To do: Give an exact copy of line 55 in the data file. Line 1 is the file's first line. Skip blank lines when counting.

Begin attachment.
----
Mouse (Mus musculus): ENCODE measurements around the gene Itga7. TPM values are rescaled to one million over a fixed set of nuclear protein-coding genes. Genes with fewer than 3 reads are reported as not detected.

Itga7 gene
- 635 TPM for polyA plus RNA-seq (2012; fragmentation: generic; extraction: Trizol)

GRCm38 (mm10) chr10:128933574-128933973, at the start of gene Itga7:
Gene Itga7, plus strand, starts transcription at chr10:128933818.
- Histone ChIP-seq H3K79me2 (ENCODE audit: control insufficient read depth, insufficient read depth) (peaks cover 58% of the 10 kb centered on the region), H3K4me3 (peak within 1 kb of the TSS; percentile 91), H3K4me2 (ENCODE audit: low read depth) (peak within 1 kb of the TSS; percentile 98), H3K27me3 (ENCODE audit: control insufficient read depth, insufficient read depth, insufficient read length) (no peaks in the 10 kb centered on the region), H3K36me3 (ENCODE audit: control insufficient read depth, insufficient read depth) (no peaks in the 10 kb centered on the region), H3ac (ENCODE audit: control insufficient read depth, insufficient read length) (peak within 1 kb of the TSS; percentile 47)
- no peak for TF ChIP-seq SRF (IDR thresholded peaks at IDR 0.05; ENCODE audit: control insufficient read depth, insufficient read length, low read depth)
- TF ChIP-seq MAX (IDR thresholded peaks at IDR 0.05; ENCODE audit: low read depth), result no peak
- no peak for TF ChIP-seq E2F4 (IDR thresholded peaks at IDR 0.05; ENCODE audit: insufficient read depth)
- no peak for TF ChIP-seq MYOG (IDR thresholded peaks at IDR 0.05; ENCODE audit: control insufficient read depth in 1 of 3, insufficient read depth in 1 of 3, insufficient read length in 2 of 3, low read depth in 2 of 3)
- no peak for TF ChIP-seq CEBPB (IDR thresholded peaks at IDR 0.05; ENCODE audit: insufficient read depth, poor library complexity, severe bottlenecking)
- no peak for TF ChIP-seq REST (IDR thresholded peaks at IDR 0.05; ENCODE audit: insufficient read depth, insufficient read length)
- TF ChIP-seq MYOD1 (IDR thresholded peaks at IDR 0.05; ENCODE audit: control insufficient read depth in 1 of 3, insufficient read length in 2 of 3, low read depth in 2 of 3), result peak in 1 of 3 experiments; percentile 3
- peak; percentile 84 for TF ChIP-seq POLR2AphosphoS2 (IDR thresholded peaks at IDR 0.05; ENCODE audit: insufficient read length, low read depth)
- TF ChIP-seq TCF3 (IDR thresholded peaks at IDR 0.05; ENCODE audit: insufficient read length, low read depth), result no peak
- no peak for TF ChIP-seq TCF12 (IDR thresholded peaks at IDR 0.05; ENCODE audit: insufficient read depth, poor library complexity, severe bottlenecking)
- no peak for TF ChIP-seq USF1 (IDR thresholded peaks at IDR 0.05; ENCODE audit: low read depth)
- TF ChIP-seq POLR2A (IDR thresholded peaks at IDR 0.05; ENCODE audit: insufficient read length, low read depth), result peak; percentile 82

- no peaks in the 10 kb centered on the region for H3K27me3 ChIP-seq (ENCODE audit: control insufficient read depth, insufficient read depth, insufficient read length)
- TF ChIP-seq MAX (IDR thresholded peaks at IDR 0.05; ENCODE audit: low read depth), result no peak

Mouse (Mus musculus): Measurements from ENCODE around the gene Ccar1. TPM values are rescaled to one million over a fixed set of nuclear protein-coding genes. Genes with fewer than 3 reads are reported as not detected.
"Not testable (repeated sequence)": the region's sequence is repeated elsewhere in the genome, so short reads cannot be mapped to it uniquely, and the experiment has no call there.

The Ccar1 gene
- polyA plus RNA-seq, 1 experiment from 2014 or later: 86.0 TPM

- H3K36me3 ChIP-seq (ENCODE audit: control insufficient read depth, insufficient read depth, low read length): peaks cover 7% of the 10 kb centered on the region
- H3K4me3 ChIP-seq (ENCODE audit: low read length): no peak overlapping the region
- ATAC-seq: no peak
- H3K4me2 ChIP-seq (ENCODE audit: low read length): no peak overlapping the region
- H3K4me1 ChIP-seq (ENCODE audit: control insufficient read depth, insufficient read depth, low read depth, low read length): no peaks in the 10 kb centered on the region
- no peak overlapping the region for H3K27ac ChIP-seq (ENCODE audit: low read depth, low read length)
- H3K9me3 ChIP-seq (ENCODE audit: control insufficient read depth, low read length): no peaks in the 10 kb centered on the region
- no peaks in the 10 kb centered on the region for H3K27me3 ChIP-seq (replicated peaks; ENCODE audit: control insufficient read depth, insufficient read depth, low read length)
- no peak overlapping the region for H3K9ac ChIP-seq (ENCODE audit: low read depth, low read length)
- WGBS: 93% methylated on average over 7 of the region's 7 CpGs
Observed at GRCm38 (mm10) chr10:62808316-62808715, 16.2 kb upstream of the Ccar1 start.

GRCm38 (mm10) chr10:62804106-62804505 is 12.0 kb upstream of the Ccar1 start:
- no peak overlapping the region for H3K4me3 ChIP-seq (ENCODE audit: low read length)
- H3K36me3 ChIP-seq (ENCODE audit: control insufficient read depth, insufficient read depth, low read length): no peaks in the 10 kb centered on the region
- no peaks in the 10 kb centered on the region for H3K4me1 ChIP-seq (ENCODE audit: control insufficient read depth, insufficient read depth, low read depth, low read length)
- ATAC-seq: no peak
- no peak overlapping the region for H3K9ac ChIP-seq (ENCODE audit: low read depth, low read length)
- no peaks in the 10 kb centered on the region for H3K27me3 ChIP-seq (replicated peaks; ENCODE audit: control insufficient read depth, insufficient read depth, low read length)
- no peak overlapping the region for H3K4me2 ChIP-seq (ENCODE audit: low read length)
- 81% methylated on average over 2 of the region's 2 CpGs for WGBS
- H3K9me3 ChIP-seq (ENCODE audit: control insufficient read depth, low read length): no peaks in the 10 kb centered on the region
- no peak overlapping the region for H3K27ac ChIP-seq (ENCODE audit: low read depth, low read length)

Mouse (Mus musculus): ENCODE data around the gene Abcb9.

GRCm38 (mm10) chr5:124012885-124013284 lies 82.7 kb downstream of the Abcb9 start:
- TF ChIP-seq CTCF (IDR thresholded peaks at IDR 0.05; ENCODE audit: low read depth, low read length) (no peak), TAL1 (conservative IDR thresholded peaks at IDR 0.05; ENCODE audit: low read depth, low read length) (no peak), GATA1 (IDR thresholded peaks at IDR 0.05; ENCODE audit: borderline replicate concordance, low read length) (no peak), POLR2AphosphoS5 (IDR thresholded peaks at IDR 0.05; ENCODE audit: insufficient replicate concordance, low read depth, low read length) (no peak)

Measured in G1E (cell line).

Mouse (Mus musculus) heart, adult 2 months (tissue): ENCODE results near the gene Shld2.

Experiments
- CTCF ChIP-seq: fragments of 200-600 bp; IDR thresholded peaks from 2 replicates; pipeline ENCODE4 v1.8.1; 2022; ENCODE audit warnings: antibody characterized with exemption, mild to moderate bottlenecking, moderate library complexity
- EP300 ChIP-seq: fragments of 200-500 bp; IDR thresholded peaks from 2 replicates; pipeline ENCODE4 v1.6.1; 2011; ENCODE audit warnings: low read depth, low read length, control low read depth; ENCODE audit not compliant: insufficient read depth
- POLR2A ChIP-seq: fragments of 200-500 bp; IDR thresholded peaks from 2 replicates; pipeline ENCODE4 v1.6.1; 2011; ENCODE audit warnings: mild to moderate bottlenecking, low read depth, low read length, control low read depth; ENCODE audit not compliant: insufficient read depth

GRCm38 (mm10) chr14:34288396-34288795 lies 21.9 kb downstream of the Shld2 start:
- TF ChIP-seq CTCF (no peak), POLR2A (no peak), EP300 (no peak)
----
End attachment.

- POLR2A ChIP-seq: fragments of 200-500 bp; IDR thresholded peaks from 2 replicates; pipeline ENCODE4 v1.6.1; 2011; ENCODE audit warnings: mild to moderate bottlenecking, low read depth, low read length, control low read depth; ENCODE audit not compliant: insufficient read depth